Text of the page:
Malfunctioning technology causes quarter of UK employees to lose work data

The 25 per cent of people suffering from malfunctioning tech over a 12-month period between 2013 and 2013 is a rise on 19 per cent from just over two years ago, despite the advancements of digital capabilities.

Data recovering firm Kroll Ontrack is behind the findings, and warned that organisations that are unprepared for data losses could be headed towards disaster – 68 per cent of data was saved during the past year, but that also means around a third of work was unsalvageable.

Paul Le Messurier, programme and operations Manager at Kroll Ontrack, said: “The business environment is now, more than ever, data-driven and digital-first. It is therefore extremely alarming that data loss is on the up.

“If we see this trend continue to build, there is a risk that we will continue to see large scale data disasters as well as negative impacts on the provision of service level agreements to customers. Organisations must prepare for potential data disasters by developing a robust business continuity plan that includes a back-up plan, education for employees and a data disaster strategy if all else fails.”

The study also discovered that 33 per cent of UK employees used their own personal devices or cloud services to save work data over the last 12 months, though recovery rates are low. Just 19 per cent of work was saved from home desktops, 17 per cent from laptops and tablets, declining dramatically to eight per cent for recovery from mobile phones.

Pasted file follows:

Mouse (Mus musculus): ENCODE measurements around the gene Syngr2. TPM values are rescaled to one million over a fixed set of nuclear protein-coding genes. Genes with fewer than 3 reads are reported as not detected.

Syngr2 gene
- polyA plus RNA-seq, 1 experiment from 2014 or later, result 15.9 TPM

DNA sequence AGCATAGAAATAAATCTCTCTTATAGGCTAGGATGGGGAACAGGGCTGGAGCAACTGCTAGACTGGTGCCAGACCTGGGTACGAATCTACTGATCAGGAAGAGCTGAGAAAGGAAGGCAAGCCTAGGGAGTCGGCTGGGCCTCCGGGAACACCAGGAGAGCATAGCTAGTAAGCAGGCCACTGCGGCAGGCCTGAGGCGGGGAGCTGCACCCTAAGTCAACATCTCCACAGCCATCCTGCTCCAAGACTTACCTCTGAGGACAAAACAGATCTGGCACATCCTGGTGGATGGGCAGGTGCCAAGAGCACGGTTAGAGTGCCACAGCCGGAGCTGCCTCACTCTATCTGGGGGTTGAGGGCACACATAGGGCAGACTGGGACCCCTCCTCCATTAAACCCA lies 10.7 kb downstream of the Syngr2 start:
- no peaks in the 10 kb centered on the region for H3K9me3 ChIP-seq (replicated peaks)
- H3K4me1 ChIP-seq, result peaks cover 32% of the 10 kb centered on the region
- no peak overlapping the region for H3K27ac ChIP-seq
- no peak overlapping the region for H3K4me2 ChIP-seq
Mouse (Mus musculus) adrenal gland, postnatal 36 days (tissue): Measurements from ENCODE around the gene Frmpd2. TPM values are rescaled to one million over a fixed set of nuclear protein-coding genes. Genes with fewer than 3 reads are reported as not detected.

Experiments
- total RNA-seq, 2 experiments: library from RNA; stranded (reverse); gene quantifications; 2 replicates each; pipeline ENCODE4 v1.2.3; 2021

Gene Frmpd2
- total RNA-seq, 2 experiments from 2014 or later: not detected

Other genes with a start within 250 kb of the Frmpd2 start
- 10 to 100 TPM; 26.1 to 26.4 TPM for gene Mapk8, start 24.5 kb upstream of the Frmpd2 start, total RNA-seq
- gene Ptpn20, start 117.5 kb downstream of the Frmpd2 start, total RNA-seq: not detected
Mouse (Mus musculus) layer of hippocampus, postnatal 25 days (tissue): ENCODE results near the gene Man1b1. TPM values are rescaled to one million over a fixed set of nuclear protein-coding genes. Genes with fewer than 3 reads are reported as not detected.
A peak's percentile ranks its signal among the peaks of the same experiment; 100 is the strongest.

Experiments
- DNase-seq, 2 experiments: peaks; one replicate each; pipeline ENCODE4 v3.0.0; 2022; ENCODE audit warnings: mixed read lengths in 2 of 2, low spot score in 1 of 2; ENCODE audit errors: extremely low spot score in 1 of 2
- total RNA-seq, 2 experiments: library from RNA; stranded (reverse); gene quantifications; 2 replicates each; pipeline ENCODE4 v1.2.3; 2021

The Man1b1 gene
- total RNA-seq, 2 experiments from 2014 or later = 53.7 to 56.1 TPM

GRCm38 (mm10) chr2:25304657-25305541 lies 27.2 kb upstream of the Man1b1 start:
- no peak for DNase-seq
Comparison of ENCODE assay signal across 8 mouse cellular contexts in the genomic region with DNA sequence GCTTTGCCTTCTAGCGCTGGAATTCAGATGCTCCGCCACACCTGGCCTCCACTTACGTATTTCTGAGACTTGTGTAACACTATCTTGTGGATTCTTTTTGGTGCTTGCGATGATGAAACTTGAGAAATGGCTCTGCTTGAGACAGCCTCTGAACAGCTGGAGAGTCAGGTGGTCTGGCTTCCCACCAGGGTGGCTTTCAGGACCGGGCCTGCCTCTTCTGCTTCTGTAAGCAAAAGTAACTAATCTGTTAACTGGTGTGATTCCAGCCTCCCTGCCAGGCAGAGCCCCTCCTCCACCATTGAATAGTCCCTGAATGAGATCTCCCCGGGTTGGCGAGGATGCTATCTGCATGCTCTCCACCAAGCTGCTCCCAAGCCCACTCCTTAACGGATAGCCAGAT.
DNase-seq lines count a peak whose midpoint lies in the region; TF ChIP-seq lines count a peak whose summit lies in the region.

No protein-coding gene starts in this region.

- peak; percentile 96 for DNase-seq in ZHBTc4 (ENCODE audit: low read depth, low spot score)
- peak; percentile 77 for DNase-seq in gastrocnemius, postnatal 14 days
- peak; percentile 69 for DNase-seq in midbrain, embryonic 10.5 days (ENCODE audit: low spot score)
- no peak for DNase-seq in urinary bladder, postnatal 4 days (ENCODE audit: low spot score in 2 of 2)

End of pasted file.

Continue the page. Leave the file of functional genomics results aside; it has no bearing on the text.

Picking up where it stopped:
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Le Messurier, added: “With the rise of BYOD the lines between personal and work-related data are being blurred. As such, organisations have to take extra considerations when devising a disaster recovery plan. This includes a full audit of what devices are holding work-related data and ensuring that these devices are being used responsibly.

“It is also important that businesses understand what data is critical on the device and what is not to ensure that only work related data is backed up to company servers – ignoring personal apps and music.”

Image via Shutterstock.

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